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- Subject: Re: Announcement of Lua Power Patch: Interpreter Bailout Flag
- From: Chip Salzenberg <chip@...>
- Date: Wed, 16 Jul 2008 17:21:17 -0700
On Wed, Jul 16, 2008 at 03:50:25PM -0700, Chip Salzenberg wrote:
> If I initialize the state with a hook and a very high count; and then later
> call lua_sethook() from a second thread and all the values are the same as
> before *except* for the count(s); then I'll have something that's definitely
> safe and apparently functional for 'stop now' purposes.
I knew there was something wrong with this, and now I remember what: The
--count operation in the lvm loop is *not* necessariliy an atomic operation.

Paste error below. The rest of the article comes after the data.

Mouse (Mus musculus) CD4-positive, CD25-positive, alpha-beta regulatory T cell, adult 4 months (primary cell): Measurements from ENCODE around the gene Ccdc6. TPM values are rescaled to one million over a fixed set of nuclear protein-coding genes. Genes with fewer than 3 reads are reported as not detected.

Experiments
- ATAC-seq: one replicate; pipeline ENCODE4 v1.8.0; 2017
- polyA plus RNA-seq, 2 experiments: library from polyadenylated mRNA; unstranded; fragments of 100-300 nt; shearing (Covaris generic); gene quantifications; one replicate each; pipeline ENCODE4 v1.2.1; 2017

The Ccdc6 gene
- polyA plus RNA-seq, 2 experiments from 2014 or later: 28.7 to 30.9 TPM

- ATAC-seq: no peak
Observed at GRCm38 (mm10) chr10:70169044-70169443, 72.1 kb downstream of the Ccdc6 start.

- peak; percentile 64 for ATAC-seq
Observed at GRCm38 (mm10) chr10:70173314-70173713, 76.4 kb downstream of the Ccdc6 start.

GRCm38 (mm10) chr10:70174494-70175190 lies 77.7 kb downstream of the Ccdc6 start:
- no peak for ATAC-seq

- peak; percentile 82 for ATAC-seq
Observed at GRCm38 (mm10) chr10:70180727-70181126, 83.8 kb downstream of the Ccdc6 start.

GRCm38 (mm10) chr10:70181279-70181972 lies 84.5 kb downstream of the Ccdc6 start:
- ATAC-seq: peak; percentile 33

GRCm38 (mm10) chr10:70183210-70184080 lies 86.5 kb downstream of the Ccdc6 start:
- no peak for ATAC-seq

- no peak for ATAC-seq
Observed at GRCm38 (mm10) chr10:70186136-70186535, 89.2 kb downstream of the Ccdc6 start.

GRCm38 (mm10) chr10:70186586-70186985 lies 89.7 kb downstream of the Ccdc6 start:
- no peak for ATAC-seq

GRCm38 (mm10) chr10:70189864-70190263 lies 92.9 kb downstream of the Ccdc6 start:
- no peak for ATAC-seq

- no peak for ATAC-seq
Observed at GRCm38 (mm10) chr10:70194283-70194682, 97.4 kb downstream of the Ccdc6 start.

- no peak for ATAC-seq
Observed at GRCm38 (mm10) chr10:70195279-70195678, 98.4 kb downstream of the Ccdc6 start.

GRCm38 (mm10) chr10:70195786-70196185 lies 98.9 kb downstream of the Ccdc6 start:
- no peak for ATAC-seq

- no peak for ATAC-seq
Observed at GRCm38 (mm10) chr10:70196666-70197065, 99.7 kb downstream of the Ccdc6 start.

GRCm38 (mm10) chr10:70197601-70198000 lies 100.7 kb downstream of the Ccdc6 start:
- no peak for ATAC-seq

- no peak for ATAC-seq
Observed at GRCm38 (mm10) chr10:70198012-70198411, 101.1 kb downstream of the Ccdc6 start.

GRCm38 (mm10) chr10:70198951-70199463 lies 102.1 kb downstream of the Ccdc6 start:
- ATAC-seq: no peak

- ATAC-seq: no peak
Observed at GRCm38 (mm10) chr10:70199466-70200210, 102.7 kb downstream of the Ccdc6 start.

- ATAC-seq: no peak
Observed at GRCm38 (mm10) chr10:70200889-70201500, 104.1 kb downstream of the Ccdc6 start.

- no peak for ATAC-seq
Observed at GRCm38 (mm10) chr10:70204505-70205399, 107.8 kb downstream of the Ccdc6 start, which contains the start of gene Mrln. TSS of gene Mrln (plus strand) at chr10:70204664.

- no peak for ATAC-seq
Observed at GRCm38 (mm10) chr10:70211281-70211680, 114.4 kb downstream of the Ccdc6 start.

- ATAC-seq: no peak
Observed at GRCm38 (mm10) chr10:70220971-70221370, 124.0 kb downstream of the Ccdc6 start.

So a core change actually is required *if* the core wants to guarantee that
changing count actually works. Consider this sequence:
RUNAWAY LVM MONITOR THREAD
Load count (e.g. 4000) into register
Decrement count in register Store new tiny count (e.g. 1)
Store decremented count (3999)
If this occurs, then the monitor thread's sethook call will have had no
effect the first time around. And there's no guarantee that it ever will.
Therefore, if the core is not to change, the initial count value (during
normal operation) will have to be something relatively small, say 1000 or
10000. That will impose a performance impact; a small one, I hope.
The kludge factor is really going up, I gotta say. I wonder whether
lua_forcereturn() isn't that bad a feature after all, when compared with all
this dancing on pinheads.
PS: The monitor thread could call sethook a larger number of times (say,
five), with system calls to relinquish the CPU in between; that
construct increases the chance that one of the sethook calls will work.
That's even more kludgy, of course.
Chip Salzenberg <email@example.com>